Tuesday, May 2, 2017

Trad Tuesday: Hal An Tow sung by Tempest



Hal An Tow is a traditional May Day song. The term “halan” means “calends,” or first of the month, and “tow” means “garland”. This is No. 135, under the title Helston Furry Dance, in Palmer's Everyman's Book of English Country Songs.

It has been sung by many folk groups and singers including Oysterband, the Waterstons,  and the Albion Band. This version is sung by Tempest, an American Celtic band from the San Francisco area.

Lyrics (there are various sets of lyrics, so this is just one):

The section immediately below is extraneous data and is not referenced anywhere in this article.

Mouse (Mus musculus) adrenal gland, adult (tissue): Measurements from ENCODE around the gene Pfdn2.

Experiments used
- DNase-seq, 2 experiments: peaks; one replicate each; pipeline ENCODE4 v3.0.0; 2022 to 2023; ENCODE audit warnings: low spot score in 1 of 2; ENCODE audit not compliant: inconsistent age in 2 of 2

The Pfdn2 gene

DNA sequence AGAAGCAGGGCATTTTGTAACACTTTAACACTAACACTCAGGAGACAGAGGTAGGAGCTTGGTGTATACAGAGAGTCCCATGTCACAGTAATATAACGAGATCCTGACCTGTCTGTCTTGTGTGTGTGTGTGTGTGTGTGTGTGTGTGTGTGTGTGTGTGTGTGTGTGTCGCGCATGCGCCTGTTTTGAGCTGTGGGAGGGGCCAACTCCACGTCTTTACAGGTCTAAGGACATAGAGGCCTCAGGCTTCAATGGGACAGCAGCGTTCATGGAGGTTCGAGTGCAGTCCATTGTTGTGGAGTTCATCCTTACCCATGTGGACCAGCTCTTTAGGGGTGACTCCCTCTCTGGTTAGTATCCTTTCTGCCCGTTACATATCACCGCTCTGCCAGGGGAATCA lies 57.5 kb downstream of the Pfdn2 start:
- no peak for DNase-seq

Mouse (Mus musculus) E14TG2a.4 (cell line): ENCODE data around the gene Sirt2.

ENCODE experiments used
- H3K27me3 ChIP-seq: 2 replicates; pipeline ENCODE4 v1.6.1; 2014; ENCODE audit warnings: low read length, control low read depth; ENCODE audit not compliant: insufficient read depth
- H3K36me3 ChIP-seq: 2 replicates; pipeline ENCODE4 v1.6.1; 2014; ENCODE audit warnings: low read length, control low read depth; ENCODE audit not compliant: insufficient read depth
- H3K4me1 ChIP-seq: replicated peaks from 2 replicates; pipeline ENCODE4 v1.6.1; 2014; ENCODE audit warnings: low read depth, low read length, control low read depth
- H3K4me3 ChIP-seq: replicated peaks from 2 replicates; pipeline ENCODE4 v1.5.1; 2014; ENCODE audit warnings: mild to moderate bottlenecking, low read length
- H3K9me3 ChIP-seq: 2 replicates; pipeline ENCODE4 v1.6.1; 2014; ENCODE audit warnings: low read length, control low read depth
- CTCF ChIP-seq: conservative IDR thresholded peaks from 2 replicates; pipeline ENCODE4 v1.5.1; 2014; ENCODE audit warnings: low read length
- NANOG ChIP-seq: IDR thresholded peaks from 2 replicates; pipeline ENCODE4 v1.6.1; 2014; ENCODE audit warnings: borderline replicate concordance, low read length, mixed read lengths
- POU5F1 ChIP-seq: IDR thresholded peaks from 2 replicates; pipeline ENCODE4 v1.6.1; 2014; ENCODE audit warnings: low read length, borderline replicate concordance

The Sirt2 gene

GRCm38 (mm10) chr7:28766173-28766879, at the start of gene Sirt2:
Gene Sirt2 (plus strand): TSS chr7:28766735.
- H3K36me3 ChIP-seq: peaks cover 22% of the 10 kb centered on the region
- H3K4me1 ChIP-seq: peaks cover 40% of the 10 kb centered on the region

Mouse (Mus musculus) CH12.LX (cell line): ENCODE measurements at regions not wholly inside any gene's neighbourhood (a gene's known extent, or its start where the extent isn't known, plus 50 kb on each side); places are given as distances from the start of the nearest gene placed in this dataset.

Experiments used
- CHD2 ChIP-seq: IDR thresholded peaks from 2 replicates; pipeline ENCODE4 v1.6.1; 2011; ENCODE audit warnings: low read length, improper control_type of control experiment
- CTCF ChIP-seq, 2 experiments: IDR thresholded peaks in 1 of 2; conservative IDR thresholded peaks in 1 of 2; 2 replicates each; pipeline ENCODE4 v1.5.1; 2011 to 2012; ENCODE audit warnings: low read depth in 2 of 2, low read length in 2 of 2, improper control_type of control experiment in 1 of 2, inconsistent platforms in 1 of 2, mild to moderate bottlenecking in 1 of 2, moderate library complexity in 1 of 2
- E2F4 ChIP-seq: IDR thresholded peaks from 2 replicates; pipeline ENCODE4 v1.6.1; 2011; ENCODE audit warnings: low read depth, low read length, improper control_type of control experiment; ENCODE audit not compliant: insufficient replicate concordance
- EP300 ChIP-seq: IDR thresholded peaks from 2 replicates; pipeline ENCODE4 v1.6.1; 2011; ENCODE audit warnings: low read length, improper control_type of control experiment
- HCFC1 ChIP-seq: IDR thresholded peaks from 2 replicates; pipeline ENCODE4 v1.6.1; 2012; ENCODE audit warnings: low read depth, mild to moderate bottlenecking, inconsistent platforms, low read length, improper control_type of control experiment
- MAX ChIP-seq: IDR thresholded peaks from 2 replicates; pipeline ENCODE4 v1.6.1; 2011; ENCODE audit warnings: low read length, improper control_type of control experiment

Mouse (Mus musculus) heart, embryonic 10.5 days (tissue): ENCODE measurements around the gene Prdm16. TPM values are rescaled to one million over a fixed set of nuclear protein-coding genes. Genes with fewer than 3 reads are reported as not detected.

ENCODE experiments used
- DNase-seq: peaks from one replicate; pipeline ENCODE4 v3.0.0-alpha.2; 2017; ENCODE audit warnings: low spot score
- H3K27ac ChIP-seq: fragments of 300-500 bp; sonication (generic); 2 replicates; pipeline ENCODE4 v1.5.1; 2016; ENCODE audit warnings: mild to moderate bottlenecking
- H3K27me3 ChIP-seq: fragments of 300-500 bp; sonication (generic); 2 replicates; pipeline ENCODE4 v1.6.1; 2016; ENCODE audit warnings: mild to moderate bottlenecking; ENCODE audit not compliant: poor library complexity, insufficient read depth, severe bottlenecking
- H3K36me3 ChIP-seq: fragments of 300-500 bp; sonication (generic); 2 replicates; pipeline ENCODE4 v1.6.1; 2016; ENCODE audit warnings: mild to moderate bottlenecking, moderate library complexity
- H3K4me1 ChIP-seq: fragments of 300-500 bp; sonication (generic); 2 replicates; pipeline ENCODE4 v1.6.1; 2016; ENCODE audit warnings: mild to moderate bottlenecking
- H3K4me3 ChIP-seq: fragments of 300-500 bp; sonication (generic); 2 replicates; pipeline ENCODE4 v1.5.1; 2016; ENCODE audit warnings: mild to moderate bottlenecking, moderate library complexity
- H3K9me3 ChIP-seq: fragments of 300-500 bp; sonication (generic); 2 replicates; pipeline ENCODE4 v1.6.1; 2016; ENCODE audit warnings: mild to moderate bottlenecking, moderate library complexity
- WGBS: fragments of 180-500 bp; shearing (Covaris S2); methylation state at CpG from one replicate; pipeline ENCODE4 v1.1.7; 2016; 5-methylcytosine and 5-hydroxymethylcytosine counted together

take the scorn and wear the horns
it was the crest when you were born
your father's father wore it
and your father wore it too

Robin Hood and Little John
have both gone to the fair-o
we shall to the merry green wood
to hunt the buck and hare-o

hal-an-tow, jolly rumbelow
we were up long before the day-o
to welcome in the summertime
to welcome in the May
for summer is a-coming in
and winter's gone away

what happened to the Spaniards
that made so great a boast-o?
they shall eat the feathered goose
and we shall eat the roast-o

God bless Aunt Mary Moses
with all her power and might-o
send us peace in England
send peace by day and night-o

hal-an-tow, jolly rumbelow
we were up long before the day-o
to welcome in the summertime
to welcome in the May
for summer is a-coming in
and winter's gone away